William Woodard had just checked out of the hospital after an asthma attack left him gasping for breath.
Back at his room at the Palms Inn, a converted motel that now provides housing for formerly homeless people, Woodard pointed toward splotches of dark mold on his ceiling and around his doorway. After moving in six months ago, his breathing problems got worse, Woodard said, and he feared mold spores were the cause.
“I ventilate this place as well as I can, and then I have cockroaches I’ve got to spray for, and mice — It’s ridiculous,” Woodard said.
“They should demolish it and redo it, and put us in proper housing,” he said.
Woodard lives in one of the 94 occupied rooms at the 104-unit Palms, a permanent housing facility with wraparound social services just south of Santa Rosa.
At its inception six years ago, the Palms was celebrated as a pivotal step toward solving homelessness in Sonoma County.
But a two-month investigation by The Press Democrat found that despite receiving millions of dollars in public subsidies over the past six years, at least two dozen of the units became virtually unlivable. On multiple visits, reporters found apartments infested with mold and insects — issues confirmed in public inspection records. Reporters also spoke with 14 residents, some of whom fear for their safety and say thieves and drug dealers have been allowed free rein on the campus.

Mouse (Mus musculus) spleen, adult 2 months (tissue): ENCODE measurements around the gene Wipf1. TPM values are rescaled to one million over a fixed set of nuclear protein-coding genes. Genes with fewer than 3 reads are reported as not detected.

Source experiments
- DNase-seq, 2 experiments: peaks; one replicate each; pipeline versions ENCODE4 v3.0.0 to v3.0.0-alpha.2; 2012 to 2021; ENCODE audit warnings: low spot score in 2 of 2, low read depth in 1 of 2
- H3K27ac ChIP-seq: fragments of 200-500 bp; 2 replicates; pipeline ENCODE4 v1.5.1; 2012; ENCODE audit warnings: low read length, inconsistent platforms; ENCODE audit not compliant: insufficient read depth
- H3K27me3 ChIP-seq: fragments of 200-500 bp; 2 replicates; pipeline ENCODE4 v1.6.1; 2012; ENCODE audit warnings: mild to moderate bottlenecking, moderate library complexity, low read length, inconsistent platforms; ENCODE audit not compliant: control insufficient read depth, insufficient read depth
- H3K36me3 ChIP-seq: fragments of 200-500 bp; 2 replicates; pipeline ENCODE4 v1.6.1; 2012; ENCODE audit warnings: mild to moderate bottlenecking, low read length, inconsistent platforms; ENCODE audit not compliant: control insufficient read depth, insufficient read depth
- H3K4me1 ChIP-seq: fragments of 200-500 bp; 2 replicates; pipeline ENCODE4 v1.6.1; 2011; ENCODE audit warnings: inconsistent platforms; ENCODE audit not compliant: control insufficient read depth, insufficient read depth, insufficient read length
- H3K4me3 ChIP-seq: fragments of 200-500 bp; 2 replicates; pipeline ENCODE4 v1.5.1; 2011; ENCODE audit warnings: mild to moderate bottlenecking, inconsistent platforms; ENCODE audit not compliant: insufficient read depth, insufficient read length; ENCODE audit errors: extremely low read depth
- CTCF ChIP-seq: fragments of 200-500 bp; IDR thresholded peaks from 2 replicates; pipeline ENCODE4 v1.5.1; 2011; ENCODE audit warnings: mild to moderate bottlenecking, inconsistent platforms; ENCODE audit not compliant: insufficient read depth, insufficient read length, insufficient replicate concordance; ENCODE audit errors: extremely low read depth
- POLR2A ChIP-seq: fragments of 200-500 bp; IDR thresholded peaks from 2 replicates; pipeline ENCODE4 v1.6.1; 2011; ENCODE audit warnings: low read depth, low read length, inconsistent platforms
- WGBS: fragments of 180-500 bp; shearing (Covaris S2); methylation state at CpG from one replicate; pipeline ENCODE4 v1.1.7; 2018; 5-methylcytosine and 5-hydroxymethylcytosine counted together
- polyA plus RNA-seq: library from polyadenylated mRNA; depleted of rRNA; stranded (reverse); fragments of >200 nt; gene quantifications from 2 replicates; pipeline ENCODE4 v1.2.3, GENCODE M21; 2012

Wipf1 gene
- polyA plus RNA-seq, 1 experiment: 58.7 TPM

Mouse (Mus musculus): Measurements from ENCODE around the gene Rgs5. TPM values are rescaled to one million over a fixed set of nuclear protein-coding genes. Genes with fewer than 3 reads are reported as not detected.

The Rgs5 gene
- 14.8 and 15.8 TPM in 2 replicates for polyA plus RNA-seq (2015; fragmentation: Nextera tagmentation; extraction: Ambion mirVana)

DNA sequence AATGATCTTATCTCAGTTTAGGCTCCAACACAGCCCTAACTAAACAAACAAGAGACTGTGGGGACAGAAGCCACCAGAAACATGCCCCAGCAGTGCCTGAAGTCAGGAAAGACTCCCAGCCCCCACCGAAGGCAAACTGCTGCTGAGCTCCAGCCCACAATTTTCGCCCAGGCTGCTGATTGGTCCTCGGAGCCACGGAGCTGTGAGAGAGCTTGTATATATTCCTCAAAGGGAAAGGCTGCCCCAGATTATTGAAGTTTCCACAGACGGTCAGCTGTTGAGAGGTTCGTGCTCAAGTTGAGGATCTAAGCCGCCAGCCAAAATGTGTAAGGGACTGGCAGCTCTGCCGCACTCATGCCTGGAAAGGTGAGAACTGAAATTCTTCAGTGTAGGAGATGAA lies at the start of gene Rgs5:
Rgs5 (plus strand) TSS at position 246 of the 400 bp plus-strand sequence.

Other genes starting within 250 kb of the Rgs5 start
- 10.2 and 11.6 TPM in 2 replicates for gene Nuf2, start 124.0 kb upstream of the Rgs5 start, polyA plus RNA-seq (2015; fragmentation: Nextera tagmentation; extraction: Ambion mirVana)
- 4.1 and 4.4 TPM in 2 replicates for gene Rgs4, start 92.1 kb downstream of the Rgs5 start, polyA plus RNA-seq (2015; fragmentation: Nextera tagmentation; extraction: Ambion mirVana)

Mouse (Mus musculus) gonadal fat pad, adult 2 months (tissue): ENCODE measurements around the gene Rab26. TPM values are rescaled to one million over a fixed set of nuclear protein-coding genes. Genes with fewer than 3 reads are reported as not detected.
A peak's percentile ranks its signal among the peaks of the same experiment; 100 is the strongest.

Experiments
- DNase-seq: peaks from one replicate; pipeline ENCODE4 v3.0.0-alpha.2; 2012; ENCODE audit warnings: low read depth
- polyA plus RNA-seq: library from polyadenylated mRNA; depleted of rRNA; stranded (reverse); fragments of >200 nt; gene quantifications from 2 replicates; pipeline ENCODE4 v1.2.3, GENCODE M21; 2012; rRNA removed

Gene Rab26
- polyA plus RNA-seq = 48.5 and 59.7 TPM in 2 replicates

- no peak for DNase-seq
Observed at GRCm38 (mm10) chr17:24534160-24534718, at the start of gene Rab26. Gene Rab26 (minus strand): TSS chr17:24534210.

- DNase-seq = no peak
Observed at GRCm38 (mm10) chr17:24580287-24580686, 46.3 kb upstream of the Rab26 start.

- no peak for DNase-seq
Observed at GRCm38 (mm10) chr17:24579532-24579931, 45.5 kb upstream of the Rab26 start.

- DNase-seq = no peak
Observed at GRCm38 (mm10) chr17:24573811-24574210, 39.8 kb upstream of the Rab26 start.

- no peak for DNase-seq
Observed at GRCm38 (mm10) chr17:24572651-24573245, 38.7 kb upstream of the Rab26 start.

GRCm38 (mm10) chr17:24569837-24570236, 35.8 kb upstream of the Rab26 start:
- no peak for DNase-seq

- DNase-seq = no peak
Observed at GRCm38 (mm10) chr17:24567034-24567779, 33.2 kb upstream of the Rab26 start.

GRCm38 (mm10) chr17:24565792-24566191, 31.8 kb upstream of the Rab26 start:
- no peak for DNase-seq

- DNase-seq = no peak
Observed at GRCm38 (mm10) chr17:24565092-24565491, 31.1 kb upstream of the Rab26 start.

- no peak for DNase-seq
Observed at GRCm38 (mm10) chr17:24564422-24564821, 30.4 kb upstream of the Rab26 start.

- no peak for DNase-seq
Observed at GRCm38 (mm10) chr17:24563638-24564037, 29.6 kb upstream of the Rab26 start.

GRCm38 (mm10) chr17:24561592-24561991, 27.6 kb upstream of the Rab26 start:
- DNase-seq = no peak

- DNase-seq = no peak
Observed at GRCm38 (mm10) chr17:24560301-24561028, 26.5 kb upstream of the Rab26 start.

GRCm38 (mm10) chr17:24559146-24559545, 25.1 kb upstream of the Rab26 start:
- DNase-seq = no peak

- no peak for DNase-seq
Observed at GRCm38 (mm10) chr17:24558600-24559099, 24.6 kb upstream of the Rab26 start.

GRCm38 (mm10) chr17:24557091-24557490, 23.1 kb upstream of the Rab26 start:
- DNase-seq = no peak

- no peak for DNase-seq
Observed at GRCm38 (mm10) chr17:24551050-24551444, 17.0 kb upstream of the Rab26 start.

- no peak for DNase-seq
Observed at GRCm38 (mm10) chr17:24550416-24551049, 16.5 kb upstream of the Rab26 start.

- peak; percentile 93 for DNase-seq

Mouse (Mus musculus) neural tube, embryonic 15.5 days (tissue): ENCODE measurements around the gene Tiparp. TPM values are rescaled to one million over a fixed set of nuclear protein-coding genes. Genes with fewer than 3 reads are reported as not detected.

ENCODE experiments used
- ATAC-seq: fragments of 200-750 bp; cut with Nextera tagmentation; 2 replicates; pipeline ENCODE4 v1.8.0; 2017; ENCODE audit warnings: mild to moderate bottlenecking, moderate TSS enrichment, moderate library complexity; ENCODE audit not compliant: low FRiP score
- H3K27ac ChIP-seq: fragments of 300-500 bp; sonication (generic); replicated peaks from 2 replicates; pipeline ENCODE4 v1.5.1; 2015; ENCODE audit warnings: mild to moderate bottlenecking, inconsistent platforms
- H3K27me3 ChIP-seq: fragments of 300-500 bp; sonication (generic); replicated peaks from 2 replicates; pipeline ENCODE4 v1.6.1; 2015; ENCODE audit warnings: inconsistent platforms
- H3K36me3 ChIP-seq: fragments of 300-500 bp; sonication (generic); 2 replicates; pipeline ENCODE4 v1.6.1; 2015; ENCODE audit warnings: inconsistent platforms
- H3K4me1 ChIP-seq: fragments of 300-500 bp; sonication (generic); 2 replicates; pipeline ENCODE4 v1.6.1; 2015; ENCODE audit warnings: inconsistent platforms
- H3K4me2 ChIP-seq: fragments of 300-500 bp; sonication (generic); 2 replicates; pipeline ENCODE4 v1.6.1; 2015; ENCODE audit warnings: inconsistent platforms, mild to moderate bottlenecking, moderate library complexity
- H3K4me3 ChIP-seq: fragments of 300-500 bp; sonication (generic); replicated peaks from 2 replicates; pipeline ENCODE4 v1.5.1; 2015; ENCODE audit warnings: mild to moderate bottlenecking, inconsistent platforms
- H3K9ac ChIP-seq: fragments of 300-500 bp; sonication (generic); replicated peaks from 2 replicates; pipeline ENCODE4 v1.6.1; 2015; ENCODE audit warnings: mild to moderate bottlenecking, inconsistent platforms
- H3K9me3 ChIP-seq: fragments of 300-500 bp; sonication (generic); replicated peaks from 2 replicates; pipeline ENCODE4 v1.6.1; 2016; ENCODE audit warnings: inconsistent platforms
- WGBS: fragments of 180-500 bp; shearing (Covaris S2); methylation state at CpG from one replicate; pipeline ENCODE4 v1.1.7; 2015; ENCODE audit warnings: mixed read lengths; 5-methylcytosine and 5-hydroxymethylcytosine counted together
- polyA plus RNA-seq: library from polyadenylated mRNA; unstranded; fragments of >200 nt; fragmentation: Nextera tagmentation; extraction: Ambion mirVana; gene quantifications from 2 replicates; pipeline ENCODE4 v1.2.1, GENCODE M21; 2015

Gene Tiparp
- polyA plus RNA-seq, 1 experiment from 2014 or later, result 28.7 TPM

Last year, four people died of overdoses on the property. On at least two occasions, bodies went undiscovered for days, according to law enforcement reports and interviews with residents. One of those bodies was discovered by a neighbor who noticed a strong odor emanating from his friend’s door.
The problems at the property at 3345 Santa Rosa Ave. became so widespread that in March, the Sonoma County Housing Authority paused approving new leases for housing vouchers at the Palms until the agency’s habitability concerns are resolved.
“We don't want to put people into an environment that may be unsafe,” said Housing Authority manager Martha Cheever.
During recent room inspections, the Housing Authority found cockroaches, moisture issues and plumbing problems across 22 units. Two other local agencies found many similar issues.
At the same time, Burbank Housing, the county’s largest affordable housing provider, pulled out of its contract to run the Palms in March, accusing the site’s private owner of failing to make necessary investments in the property.
The owner, Santa Rosa-based Akash Kalia, disputes the characterizations and said he fired Burbank for allowing issues at the Palms to fester under its watch. Kalia said he is committed to fixing all inspection issues and violations — some of which public officials said were recently corrected — while also increasing site security.
“We're going to continue to do what we're doing to address these issues,” Kalia told The Press Democrat. “We are trending in the right direction.”
Experts agree that permanent supportive housing facilities such as the Palms are a critical tool for combating homelessness. But recent problems at the site reveal the complex challenges of providing stable homes for the region’s most vulnerable population — at a time when similar projects are being launched at local motels to house hundreds of Sonoma County’s estimated 2,700 homeless residents.
“When (permanent supportive housing) is done right, it’s extremely effective at keeping people off the streets,” said Adrian Covert, a senior vice president of public policy for the Bay Area Council, who was not familiar with the Palms.
“You can’t take someone who's spent years struggling with demons on the street and put them in an old building with inadequate staffing and expect success,” he said.